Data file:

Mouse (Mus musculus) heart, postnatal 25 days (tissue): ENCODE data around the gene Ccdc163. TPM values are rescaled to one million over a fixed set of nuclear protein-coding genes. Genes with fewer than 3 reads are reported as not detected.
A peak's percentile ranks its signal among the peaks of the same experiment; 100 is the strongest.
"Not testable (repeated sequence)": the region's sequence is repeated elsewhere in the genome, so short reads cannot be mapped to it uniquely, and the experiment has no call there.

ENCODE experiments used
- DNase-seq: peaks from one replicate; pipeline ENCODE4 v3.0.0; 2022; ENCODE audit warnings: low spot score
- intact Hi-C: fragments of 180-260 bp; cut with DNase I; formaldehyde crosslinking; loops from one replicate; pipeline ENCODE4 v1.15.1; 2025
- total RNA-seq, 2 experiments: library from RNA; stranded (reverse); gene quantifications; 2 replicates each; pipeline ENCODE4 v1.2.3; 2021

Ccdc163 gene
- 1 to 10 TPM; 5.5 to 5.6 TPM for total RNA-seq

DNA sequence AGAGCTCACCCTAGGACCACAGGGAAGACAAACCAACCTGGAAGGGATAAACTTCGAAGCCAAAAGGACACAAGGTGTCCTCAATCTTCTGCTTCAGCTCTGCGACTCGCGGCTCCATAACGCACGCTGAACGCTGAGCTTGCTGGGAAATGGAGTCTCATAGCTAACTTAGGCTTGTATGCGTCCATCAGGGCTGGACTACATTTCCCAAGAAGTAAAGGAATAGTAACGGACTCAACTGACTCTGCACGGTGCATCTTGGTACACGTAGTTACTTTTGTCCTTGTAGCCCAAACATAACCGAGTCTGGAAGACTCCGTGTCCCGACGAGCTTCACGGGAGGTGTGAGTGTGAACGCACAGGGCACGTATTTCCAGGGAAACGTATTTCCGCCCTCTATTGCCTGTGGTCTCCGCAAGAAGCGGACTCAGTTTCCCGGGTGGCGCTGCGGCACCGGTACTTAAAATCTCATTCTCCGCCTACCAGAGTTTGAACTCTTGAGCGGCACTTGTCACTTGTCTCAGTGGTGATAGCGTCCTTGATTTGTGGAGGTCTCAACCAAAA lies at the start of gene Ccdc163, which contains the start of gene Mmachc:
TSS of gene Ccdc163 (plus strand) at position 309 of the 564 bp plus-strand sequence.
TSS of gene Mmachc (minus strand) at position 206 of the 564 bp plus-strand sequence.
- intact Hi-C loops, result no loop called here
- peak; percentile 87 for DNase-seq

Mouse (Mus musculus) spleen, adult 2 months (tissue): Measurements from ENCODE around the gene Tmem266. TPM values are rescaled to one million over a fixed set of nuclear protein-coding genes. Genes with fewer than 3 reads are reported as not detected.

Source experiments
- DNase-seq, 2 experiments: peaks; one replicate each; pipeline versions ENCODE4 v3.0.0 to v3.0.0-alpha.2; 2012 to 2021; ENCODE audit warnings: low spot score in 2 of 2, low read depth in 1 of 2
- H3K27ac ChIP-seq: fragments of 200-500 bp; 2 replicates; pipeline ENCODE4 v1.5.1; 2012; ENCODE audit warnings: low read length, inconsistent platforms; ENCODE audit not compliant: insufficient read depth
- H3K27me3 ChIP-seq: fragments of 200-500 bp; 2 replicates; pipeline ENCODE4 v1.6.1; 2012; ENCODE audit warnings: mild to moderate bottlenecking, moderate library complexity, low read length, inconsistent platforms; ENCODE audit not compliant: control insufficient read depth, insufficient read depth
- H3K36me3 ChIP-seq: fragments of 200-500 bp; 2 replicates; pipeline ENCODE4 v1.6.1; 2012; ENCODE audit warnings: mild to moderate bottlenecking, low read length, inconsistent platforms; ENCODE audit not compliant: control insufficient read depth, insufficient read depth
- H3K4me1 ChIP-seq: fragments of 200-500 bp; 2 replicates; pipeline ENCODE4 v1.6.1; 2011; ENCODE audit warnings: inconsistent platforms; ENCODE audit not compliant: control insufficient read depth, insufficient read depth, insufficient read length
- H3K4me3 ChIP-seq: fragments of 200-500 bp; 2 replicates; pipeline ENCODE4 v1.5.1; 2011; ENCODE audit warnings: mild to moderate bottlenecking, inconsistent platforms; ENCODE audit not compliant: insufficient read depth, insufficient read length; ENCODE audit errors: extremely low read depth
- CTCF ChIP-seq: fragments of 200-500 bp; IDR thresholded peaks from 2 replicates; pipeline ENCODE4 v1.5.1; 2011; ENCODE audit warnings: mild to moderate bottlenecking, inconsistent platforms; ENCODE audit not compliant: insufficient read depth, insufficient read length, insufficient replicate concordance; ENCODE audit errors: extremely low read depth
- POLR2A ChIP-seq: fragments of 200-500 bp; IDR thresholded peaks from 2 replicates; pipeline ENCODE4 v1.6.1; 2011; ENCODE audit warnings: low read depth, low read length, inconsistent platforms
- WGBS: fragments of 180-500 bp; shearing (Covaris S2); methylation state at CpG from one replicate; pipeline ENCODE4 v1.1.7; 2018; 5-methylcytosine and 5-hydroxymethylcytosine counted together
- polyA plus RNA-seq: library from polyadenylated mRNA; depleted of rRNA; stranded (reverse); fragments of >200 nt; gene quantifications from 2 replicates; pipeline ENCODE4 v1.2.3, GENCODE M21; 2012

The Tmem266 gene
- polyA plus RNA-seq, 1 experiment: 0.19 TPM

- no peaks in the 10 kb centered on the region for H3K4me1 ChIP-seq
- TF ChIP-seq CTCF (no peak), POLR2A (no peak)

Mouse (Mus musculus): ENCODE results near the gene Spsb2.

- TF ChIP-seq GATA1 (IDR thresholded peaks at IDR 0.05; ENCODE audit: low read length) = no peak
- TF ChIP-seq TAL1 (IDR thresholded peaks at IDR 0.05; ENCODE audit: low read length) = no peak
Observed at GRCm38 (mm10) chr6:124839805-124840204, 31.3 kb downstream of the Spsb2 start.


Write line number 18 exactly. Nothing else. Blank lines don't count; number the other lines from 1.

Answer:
- H3K27ac ChIP-seq: fragments of 200-500 bp; 2 replicates; pipeline ENCODE4 v1.5.1; 2012; ENCODE audit warnings: low read length, inconsistent platforms; ENCODE audit not compliant: insufficient read depth